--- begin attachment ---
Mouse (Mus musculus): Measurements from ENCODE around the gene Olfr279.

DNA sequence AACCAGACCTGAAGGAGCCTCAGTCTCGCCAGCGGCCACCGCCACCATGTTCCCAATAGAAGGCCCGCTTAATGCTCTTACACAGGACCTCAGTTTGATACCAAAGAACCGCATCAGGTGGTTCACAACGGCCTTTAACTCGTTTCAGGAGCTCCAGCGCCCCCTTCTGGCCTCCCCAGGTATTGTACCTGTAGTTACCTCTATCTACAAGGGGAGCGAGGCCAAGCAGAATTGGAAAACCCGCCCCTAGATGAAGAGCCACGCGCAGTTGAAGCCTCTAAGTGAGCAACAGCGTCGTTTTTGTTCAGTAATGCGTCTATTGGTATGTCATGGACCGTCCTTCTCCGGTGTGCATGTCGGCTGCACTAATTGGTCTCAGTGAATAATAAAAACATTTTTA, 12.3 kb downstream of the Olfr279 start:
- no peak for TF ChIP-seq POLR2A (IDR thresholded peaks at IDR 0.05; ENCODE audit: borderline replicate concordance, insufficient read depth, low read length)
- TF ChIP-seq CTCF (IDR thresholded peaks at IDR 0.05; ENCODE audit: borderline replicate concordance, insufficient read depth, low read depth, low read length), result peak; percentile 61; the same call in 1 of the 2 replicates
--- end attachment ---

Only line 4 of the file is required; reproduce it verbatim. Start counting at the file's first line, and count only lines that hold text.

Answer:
- TF ChIP-seq CTCF (IDR thresholded peaks at IDR 0.05; ENCODE audit: borderline replicate concordance, insufficient read depth, low read depth, low read length), result peak; percentile 61; the same call in 1 of the 2 replicates